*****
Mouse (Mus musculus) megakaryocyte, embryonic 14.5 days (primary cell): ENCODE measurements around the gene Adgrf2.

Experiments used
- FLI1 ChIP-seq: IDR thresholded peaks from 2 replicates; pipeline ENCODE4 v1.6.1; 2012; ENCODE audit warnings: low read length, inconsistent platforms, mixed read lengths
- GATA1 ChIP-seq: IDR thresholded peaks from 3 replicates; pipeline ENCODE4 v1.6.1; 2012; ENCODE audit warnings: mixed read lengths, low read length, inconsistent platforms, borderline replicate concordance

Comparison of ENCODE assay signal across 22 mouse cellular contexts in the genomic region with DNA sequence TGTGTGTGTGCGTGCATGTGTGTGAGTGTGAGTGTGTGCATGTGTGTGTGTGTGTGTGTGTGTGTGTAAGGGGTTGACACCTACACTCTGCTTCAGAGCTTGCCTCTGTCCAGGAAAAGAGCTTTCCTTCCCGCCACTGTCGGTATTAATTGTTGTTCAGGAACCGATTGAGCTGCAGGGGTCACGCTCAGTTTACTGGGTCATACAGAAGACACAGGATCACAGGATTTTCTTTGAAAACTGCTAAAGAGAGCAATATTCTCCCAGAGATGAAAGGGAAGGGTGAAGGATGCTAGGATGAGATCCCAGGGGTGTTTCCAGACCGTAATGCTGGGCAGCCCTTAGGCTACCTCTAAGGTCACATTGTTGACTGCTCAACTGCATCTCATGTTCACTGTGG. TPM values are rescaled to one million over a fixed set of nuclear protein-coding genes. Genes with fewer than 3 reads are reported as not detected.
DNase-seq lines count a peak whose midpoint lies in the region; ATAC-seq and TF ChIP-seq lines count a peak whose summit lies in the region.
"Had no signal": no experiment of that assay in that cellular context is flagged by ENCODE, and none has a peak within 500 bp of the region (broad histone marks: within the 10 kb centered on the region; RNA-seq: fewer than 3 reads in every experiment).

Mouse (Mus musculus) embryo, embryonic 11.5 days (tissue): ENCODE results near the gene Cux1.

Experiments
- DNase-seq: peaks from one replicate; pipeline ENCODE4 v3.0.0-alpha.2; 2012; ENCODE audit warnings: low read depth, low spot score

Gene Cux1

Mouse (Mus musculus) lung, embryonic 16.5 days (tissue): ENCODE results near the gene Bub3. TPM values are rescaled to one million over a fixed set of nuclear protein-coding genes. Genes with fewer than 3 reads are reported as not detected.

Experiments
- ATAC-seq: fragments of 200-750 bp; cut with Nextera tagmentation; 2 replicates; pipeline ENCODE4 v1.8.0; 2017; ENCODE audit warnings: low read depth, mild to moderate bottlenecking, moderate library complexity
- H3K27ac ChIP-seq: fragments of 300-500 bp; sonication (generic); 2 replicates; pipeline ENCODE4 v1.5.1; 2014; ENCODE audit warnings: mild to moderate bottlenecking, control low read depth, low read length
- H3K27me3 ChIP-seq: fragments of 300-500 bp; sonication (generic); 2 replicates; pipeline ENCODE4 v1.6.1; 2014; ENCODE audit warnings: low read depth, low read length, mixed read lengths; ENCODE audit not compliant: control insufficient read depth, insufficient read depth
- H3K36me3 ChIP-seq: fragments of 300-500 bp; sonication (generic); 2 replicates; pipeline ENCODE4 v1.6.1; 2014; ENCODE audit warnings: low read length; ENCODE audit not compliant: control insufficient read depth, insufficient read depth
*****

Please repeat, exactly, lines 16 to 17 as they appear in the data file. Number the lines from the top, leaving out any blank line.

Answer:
- H3K27me3 ChIP-seq: fragments of 300-500 bp; sonication (generic); 2 replicates; pipeline ENCODE4 v1.6.1; 2014; ENCODE audit warnings: low read depth, low read length, mixed read lengths; ENCODE audit not compliant: control insufficient read depth, insufficient read depth
- H3K36me3 ChIP-seq: fragments of 300-500 bp; sonication (generic); 2 replicates; pipeline ENCODE4 v1.6.1; 2014; ENCODE audit warnings: low read length; ENCODE audit not compliant: control insufficient read depth, insufficient read depth